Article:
Tag Archives: faculty

Pepperdine Digital Commons reaches the half-million downloads milestone

PDC banner

Pepperdine University Libraries is pleased to announce that Pepperdine Digital Commons has passed 500,000 total downloads! New Year’s resolution: 1 million downloads by 2015. Pepperdine Digital Commons is the university’s centralized platform for Pepperdine journals, faculty websites, conference proceedings, exemplary student research, and other e-scholarship. It is our mission to make Pepperdine’s scholarly output accessible, secure, and search engine optimized for online discovery.

The most popular paper of 2013 was What Happens to Our Facebook Accounts When We Die?: Probate Versus Policy and the Fate of Social-Media Assets Postmortem by Kristina Sherry published in the Pepperdine Law Review (5,818 downloads). While the law journal material did very well, many other heavy hitters came from the School of Public Policy and Seaver College, such as Jesus and the Syrophoenician Woman: A Case Study in Inclusiveness by Holly J. Carey published in Leaven (1,234 downloads).

Check out Pepperdine Digital Commons for yourself or find out how the service can work for you.

Happy New Year from Pepperdine University Libraries!

Classical guitar concert series comes to Payson’s Surfboard Room

“Welcome to our boardroom,” remarked Mark Roosa, Pepperdine University’s Dean of Libraries, in reference to the thirty-odd surfboards that lined the walls of the chapel-like space in Payson Library that would serve as recital hall for the evening. Dean Roosa was introducing renowned classical guitarist Christopher Parkening, whose students would be performing for this, the first in a series of Guitar Program concerts held the second Tuesday of every month in the Surfboard Room of Payson Library.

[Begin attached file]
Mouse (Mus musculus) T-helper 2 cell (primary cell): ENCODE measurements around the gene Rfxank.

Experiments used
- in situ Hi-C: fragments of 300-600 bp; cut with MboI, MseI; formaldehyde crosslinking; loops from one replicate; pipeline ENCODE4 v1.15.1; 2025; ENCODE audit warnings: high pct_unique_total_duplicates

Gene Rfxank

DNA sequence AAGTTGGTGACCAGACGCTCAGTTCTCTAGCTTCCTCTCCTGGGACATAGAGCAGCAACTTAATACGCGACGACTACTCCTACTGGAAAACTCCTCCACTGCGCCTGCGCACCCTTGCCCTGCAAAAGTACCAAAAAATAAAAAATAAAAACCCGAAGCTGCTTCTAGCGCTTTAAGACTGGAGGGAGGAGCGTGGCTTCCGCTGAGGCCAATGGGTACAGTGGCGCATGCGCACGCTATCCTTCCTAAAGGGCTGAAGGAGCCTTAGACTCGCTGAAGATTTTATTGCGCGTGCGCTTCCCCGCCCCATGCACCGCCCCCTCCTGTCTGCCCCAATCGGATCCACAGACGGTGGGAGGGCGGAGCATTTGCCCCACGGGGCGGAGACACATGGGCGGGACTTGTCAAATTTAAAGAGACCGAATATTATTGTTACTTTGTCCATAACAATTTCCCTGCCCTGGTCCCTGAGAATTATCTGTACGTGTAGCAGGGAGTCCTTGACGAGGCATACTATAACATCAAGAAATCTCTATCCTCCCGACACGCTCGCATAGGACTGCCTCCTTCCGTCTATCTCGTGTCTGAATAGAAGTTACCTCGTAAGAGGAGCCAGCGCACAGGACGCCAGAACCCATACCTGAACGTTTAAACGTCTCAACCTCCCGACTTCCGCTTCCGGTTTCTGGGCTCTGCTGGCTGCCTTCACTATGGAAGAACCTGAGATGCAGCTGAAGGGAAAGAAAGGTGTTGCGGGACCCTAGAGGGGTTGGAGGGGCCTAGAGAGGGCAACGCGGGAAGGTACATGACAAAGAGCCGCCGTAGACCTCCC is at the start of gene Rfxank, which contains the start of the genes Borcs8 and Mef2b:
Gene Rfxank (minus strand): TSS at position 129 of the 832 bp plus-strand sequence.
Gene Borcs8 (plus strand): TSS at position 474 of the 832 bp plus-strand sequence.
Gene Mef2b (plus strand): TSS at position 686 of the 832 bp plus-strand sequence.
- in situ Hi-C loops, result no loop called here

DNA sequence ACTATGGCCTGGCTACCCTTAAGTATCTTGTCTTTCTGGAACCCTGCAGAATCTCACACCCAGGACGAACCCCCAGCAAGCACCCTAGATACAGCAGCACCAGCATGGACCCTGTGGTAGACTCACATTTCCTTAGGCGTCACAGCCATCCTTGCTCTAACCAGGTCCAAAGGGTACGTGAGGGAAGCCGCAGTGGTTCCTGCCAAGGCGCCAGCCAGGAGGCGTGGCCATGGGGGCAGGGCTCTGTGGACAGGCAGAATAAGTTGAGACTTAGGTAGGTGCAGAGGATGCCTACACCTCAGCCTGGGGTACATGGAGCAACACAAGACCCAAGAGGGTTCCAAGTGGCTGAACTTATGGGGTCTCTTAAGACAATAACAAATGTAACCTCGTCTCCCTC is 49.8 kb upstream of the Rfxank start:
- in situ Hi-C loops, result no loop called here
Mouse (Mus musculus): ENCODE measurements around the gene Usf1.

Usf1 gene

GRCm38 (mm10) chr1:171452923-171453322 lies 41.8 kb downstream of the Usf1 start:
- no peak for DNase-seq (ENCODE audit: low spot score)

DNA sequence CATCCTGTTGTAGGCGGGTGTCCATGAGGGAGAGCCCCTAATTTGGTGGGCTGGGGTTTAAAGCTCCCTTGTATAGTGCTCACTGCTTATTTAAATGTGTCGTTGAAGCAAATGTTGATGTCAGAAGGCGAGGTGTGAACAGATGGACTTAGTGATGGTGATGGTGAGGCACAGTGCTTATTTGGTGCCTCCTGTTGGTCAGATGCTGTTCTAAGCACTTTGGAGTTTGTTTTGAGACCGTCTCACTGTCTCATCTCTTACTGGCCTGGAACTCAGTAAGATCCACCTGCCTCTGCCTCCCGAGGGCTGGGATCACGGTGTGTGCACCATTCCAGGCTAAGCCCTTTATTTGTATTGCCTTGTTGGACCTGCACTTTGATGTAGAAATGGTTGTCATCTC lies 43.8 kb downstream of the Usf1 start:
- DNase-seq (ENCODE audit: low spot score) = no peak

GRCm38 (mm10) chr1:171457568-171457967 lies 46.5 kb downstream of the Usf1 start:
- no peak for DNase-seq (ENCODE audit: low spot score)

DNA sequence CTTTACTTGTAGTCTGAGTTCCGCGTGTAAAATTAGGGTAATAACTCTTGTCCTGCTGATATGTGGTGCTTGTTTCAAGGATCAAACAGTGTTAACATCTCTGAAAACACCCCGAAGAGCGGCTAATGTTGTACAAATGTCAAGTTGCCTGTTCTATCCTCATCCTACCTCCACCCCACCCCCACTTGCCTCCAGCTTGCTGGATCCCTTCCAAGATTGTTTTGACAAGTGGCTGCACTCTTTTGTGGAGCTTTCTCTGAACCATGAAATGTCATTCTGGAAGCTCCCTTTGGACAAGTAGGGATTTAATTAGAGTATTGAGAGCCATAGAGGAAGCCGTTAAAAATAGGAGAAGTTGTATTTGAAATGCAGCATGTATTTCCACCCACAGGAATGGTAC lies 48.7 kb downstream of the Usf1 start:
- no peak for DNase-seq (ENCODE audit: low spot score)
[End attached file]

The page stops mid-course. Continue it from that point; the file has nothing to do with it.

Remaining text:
Maestro Parkening, who serves as Distinguished Professor of Music at Pepperdine University, set the tone for the evening by showing a short film about his guitar teacher, the great Andrés Segovia. In addition to introducing the themes of pedagogy, legacy, and musical inheritance, the film demonstrated how Maestro Segovia was a pivotal figure in elevating the status of the guitar, earning its place on the stage and in the classical repertoire.

Following the film, eight of Maestro Parkening’s students performed in succession, each framed by the colonnade-like rows of surfboards composing the John Mazza Historic Surfboard collection. It’s hard to say what role the surfboards played in the surprisingly pleasing acoustics of the room—both intimate and expansive—that served the guitarists so well. The repertoire ranged from the sixteenth century to the twenty-first, and was well received by the near capacity audience. The concert concluded with four guitarist performing Pachelbel’s “Loose Canon,” a humorous take on that famous (and overplayed) Baroque canon by Johann Pachelbel as arranged by the Los Angeles String Quartet. The familiar tune made its way on an unexpected journey of musical styles, including reggae, bluegrass, flamenco, and even punk.